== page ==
New guidelines help staff in developing their LEO units
Published: Wednesday 9th March 2016
Within higher education it is becoming increasingly important to understand the place of technology in student learning, professional practice and social interaction. Teaching with technology is not just about keeping up to date with the latest tools. It is about understanding the role digital literacy plays in student learning and their future workplace environment and knowing how to successfully support learning through the use of technology.
The Guidelines to enhance the use of the Learning Environment Online (LEO) were developed as a Learning for Life project during 2015. This project aimed to consolidate and enhance the foundations established for University teaching at ACU by providing clear guidelines concerning basic requirements for all LEO units.
The resource outlines key principles and clarifies the intentions of each, along with their implications for practice. The document was developed through a wide consultative process that included key learning and teaching stakeholders such as Faculties, Library, ACU IT, eLearning LTC and Students Learning and Teaching.
While not exhaustive, the Guidelines provide an overview of what each of the key principles might look like in practice and help initiate discussion, collaboration and sharing about actual experiences, in key learning areas. The Guidelines can be accessed from the Learning for Life website.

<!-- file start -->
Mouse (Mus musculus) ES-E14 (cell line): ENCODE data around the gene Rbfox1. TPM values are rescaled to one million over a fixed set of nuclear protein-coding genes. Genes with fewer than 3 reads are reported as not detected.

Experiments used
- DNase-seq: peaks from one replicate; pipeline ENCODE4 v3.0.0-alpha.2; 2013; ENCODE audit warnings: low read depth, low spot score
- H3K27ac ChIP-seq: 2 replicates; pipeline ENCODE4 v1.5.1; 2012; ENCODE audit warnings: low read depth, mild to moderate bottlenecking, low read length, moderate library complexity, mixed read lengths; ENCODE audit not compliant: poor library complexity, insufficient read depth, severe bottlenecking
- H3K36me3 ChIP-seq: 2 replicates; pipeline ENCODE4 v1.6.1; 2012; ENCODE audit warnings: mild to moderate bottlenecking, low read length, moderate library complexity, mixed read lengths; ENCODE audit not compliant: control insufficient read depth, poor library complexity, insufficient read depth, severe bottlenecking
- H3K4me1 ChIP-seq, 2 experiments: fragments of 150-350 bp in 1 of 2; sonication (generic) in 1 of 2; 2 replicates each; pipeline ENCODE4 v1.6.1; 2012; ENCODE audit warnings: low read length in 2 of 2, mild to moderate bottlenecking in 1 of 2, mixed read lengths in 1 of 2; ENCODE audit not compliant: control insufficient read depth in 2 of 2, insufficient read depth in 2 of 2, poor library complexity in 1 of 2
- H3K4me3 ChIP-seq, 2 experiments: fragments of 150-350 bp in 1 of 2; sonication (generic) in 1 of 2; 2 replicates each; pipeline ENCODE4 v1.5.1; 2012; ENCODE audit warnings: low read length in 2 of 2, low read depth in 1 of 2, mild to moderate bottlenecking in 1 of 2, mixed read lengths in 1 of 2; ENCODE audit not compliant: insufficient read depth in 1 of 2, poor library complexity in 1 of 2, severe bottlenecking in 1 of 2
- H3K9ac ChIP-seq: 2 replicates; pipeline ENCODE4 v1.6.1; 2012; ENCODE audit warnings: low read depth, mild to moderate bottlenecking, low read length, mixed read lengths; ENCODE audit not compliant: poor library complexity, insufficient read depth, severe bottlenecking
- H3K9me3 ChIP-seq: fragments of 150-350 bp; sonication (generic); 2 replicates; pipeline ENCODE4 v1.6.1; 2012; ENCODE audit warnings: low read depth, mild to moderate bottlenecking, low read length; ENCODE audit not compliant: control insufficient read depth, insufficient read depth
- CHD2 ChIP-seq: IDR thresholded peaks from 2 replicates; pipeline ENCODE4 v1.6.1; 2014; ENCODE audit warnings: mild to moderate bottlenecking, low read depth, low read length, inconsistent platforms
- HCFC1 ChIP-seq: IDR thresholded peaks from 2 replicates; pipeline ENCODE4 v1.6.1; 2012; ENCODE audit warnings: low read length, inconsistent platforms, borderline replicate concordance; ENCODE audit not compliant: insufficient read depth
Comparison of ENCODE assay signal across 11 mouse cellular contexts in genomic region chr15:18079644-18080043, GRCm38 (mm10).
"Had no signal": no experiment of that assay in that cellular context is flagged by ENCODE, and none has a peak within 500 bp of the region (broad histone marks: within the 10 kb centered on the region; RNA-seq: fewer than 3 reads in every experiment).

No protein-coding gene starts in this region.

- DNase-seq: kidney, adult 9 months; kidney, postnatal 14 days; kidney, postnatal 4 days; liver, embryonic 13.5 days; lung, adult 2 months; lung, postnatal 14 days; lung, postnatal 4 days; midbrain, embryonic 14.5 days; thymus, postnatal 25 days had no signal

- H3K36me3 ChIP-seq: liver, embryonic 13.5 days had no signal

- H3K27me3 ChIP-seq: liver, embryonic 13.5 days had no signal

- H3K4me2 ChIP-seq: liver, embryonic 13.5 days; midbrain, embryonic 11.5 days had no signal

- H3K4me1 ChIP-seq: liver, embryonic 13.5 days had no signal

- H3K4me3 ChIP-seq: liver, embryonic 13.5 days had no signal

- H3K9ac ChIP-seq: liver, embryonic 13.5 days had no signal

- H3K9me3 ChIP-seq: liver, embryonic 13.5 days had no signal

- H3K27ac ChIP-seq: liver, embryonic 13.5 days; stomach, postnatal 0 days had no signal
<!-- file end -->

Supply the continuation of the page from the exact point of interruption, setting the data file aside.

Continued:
Dr Mark Lyall, Lecturer in Media Theory, Faculty of Education and the Arts, was part of the sixteen member reference group for the project and has provided this feedback:
"As an academic in the field of media, I am delighted that these guidelines encourage staff to incorporate new and social media platforms into their unit design, where there is a sound pedagogical reason for doing so," Dr Lyall said.
"Emerging technologies and platforms help us to engage with our students in diverse ways whilst simultaneously building new literacies, but they may also present challenges of access, equity of learning experience and privacy.
"Thankfully, the guidelines also provide staff with principles for navigating these complexities to ensure that the LEO experience for students is aesthetically and functionally aligned with our institutional goals."
The project has now moved into its second phase, involving the operationalisation and communication processes across the University.